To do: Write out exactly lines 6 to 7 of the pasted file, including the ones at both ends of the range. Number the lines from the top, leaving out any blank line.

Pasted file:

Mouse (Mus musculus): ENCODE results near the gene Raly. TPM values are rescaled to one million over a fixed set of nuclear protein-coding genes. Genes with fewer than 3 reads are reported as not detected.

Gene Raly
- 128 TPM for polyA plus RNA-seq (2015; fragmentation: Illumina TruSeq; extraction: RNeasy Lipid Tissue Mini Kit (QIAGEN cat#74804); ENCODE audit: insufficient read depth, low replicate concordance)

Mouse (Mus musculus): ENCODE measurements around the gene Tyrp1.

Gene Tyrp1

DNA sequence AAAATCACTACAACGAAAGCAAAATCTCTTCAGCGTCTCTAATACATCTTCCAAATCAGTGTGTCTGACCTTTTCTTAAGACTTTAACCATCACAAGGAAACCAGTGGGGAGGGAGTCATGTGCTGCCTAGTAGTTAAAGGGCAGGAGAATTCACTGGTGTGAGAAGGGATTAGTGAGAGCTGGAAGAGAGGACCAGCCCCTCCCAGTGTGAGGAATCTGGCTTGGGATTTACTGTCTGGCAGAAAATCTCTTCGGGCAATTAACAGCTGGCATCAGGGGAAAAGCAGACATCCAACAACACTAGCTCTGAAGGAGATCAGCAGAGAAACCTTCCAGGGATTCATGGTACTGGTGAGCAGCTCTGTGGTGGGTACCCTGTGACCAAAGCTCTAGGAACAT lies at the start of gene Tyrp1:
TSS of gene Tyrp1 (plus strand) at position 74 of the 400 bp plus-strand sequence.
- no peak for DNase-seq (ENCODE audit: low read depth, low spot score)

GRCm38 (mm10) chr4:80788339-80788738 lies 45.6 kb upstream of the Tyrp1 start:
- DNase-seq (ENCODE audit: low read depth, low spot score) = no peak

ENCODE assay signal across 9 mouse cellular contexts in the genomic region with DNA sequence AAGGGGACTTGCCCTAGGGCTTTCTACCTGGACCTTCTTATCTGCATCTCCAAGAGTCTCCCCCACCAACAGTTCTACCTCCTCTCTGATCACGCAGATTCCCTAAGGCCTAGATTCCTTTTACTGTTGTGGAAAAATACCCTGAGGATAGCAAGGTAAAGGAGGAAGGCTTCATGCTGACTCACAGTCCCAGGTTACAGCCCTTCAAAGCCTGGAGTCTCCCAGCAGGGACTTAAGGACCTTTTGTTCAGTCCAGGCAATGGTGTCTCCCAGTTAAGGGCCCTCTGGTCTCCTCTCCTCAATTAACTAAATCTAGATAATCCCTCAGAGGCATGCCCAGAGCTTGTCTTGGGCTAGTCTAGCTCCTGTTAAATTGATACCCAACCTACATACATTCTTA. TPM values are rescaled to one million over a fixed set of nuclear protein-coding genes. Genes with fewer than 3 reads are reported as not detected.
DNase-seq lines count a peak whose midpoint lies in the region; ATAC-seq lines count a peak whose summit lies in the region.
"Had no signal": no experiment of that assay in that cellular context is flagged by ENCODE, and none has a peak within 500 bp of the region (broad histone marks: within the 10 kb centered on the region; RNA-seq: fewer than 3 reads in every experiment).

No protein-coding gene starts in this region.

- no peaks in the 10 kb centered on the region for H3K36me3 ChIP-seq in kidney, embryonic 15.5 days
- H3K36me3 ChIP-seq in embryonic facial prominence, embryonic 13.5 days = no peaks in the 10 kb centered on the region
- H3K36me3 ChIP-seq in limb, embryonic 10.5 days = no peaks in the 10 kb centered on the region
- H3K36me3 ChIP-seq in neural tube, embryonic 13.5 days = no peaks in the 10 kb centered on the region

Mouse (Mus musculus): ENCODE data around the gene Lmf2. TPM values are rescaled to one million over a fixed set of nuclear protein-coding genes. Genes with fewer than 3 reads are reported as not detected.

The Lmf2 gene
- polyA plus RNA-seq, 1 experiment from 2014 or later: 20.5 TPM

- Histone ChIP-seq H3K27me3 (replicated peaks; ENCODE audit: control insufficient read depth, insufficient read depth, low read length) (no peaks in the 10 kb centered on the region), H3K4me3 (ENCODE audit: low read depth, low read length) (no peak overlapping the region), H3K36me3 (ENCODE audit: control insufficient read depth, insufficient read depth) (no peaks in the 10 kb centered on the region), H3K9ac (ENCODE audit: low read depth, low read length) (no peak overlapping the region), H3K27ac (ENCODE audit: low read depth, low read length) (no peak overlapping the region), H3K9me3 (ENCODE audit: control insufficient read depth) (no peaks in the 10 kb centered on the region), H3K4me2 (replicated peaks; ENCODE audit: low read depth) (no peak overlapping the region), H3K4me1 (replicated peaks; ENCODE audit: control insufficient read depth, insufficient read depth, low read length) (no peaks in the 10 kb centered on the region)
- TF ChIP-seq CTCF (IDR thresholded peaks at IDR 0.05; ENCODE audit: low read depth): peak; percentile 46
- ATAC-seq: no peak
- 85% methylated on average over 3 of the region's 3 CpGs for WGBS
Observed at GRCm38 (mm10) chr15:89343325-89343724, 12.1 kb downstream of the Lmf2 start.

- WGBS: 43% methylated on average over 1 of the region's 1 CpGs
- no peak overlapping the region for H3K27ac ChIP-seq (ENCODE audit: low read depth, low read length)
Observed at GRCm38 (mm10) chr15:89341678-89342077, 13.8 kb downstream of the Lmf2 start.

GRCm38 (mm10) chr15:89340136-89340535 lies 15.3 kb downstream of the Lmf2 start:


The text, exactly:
DNA sequence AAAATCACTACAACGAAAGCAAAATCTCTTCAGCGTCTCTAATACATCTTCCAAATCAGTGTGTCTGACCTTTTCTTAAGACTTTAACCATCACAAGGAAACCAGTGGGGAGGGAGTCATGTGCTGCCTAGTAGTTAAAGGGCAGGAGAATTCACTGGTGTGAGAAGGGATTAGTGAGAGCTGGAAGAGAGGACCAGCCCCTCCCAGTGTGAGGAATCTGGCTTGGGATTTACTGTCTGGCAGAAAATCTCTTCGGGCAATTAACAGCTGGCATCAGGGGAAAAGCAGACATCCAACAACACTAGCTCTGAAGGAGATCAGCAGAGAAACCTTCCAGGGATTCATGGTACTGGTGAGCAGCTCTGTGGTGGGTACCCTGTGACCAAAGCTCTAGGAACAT lies at the start of gene Tyrp1:
TSS of gene Tyrp1 (plus strand) at position 74 of the 400 bp plus-strand sequence.